my Social Security – Citizen access to US Gov Services

In May 2012, I attended the Experian Vision Conference. This conference is produced by Experian with attendance from their customers, partners and relying party services. It was a unique opportunity to speak to representatives who are stakeholders in trusted identity services communities – but not necessarily the same stakeholders that often in attend identity management specific events. Attendees were from sectors including but not limited to: risk, fraud, financial, credit, payments, and entertainment. Kantara was invited to contribute to a panel discussing Identity proofing using National Institute of Standards Technology (NIST) level 3 — strong authentication for the public and private sectors.
The panel was well received with many interested attendees who had insightful questions regarding the services coming on line, those that are already active and how compliance is verified to assure Trust. But perhaps one of the most interesting services we learned about was the recent announcement of a service from the US Social Security Administration (SSA) called “my Social Security” (read the SSA Press Release).
“my Social Security” service allows public citizens to create an account through which, upon verification, allows citizen access to earnings histories, social security statements and projected social security benefits upon retirement. What was even more exciting was that I was able to access the service and create a “my Social Security” account within approximately 5 minutes AND using an iPhone!
Here’s how it works
“To get a personalized online Statement, people age 18 and older must be able to provide information about themselves that matches information already on file with Social Security. In addition, Social Security uses Experian, an external authentication service provider, for additional verification. People must provide their identifying information and answer security questions in order to pass this verification. Social Security will not share a person’s Social Security number with Experian, but the identity check is an important part of this new, robust verification process.”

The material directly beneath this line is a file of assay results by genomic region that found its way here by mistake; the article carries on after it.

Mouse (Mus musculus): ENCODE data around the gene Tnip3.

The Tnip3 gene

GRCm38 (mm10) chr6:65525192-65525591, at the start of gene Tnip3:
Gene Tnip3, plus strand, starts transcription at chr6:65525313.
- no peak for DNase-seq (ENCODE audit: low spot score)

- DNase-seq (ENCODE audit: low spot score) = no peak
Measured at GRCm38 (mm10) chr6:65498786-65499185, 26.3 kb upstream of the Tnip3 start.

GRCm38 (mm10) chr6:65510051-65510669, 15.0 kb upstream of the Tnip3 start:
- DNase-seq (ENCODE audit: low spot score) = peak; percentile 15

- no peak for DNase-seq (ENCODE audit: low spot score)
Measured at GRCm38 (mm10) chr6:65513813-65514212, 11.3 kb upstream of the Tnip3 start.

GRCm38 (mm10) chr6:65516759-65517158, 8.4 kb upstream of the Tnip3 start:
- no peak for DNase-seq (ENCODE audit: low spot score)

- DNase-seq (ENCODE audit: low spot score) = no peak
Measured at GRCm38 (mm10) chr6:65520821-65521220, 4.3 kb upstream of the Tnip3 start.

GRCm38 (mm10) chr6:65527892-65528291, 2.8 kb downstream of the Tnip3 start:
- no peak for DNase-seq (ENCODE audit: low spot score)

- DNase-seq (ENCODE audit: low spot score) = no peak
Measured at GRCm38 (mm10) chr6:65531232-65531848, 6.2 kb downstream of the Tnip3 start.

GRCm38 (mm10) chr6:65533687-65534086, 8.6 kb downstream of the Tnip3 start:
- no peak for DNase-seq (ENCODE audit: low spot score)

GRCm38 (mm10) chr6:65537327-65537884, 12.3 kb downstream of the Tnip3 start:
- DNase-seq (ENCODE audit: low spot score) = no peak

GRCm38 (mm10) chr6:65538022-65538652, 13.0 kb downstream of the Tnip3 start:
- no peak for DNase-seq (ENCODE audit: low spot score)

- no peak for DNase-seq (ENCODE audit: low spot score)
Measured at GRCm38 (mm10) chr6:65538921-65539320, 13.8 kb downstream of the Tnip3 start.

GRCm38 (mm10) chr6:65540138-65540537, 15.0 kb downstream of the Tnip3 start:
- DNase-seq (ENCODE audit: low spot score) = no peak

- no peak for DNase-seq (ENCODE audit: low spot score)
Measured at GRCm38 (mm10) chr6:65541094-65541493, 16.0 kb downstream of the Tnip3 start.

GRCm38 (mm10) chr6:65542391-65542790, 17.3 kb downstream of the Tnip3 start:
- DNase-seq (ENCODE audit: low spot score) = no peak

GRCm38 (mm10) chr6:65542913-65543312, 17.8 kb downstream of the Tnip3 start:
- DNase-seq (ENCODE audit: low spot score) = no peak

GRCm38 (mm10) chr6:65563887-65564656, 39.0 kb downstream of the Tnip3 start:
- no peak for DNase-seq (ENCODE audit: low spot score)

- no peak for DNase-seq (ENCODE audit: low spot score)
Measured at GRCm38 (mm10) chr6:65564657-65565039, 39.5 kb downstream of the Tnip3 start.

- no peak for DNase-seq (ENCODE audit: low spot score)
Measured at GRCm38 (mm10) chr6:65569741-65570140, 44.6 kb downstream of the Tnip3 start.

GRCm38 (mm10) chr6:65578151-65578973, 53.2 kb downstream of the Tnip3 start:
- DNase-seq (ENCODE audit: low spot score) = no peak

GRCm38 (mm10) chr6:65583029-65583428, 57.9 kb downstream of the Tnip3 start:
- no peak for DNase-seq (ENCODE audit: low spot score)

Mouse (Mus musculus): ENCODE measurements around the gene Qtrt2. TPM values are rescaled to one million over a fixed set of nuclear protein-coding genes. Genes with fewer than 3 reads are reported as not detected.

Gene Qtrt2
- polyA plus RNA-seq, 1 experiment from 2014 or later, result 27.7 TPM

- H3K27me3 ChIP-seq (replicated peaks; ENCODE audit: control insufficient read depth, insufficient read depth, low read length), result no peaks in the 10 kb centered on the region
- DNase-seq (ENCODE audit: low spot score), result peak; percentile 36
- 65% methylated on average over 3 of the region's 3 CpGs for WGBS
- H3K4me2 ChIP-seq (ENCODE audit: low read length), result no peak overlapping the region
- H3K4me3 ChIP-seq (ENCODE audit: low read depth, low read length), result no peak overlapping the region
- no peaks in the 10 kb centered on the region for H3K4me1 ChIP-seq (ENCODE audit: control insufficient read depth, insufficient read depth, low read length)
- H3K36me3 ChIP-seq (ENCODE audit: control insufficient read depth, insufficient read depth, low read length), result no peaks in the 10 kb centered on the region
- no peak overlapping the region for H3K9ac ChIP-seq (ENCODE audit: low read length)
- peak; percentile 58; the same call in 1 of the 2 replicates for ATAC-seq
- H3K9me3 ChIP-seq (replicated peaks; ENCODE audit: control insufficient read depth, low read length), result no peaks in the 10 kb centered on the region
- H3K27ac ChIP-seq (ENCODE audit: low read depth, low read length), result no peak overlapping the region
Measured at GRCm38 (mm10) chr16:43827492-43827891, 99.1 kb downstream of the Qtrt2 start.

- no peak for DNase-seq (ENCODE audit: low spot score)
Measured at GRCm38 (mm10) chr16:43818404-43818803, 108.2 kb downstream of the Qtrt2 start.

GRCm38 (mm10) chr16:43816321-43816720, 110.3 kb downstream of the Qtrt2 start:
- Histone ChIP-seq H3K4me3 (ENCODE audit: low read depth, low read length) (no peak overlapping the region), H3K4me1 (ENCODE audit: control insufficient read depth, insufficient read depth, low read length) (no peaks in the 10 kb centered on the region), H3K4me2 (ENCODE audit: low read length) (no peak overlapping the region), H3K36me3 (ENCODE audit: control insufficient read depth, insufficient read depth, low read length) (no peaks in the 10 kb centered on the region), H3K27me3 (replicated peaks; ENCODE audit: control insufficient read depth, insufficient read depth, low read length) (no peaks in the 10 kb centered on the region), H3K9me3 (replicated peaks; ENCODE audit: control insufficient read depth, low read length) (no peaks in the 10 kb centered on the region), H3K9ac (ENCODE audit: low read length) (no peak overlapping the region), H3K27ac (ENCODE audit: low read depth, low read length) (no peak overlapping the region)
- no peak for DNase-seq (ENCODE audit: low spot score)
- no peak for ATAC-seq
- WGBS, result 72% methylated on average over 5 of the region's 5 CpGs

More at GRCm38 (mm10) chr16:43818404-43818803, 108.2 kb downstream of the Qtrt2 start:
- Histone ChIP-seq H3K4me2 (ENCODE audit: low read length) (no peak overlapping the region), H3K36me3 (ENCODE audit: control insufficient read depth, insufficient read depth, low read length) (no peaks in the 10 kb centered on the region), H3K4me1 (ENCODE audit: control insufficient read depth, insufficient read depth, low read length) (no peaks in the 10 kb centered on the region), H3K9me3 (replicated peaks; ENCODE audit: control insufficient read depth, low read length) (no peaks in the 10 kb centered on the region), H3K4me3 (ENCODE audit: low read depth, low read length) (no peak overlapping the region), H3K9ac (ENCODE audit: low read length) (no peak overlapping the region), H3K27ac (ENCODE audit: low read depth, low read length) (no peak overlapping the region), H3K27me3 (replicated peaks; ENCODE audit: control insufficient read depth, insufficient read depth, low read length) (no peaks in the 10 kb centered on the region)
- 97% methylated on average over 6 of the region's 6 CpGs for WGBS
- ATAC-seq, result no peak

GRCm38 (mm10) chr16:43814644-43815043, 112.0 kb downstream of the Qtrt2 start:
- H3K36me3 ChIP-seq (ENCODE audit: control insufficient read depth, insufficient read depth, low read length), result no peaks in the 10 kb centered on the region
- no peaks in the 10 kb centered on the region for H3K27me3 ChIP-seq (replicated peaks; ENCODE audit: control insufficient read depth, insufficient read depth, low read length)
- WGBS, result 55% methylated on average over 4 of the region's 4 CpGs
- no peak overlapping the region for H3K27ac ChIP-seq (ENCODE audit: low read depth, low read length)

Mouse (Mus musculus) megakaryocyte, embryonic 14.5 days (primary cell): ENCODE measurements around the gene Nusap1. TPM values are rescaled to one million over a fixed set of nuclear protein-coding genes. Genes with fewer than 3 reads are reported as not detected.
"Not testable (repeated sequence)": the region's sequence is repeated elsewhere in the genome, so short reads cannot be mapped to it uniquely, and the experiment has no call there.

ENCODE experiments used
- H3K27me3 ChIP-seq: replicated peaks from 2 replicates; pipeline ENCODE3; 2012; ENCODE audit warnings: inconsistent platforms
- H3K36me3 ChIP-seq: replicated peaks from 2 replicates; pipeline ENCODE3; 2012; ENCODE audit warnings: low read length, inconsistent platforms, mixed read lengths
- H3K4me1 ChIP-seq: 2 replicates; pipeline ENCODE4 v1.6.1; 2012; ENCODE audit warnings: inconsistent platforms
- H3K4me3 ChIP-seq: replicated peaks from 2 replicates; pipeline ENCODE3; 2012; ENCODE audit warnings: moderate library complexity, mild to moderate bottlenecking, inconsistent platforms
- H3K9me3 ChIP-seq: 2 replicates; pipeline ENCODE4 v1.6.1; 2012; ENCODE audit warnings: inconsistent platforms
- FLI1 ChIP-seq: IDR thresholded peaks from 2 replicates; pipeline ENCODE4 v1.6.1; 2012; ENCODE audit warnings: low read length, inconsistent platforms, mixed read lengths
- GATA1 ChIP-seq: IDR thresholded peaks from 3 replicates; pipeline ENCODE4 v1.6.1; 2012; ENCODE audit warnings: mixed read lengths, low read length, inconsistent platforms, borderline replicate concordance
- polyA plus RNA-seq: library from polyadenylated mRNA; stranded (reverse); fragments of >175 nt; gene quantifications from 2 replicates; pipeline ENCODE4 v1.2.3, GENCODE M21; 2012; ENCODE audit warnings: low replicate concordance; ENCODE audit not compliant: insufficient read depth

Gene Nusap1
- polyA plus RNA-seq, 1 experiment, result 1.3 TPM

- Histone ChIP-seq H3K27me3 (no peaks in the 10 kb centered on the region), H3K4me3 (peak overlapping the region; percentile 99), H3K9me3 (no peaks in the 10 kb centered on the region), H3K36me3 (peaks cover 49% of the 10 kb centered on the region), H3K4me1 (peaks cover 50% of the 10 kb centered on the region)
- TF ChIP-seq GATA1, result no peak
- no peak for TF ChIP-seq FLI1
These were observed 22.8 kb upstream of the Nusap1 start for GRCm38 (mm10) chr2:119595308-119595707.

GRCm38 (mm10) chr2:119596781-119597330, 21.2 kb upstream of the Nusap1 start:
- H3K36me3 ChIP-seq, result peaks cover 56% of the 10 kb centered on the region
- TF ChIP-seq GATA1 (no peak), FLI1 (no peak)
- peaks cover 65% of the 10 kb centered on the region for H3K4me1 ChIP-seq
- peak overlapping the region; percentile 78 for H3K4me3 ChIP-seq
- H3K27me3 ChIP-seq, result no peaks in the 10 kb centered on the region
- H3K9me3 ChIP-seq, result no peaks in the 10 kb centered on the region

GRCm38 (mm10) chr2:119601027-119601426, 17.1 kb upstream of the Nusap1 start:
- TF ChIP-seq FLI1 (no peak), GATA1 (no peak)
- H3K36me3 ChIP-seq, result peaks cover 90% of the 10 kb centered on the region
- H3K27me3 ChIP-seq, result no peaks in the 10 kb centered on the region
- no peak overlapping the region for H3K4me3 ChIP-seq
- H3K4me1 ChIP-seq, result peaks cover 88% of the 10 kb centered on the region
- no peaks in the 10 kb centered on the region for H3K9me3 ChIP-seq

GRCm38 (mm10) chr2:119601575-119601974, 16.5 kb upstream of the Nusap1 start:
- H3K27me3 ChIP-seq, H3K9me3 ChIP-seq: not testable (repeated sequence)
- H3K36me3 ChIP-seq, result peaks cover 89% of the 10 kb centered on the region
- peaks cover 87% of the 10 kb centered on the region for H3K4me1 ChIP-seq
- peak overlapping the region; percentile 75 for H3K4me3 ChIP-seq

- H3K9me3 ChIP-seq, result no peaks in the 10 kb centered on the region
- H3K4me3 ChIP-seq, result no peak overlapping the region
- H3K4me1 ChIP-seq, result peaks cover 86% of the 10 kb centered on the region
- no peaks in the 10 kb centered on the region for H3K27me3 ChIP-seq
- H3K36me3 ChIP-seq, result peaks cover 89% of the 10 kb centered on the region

During the verification process I was asked to provide the last digits of a valid credit card. I decided to opt out of that mode and was provided with a number of alternate paths. I choose to verify using some values from my US Tax W-2 forms. The site also offers added security via one time pins sent to users via SMS. I encourage all US citizens/residents to try the service for your own experience.
While the press release indicates that the service is not perfect and some individuals may not be able to pass the Authentication questions, there are currently alternative means of verification via in-person proofing at a local SSA office. Trusted identity services linking citizens to government services still has a long way to go in terms of offerings and adoption, however this service is at the forefront of providing US citizens a view and access in to their benefits via US Gov services and an indicator of the exciting developments to come for trusted and verified Identity Ecosystems.
Relating to these activities I will note that, Experian is a member of the Kantara Initiative and currently has an application registered for Kantara Credential Service Provider Service Approval at Level of Assurance 3 non-crypto for a service they are offering which, once approved, would be listed in the US Federal Identity Credential Access Management (ICAM) Trust Framework which has adopted the Kantara Identity Accreditation and Approval Program based on the Identity Assurance Framework (IAF) as one of the US Gov Approved Trust Framework Providers. We at Kantara look forward to continuing development of the Trust Framework model with the US Government, Experian and all of our public and private sector members.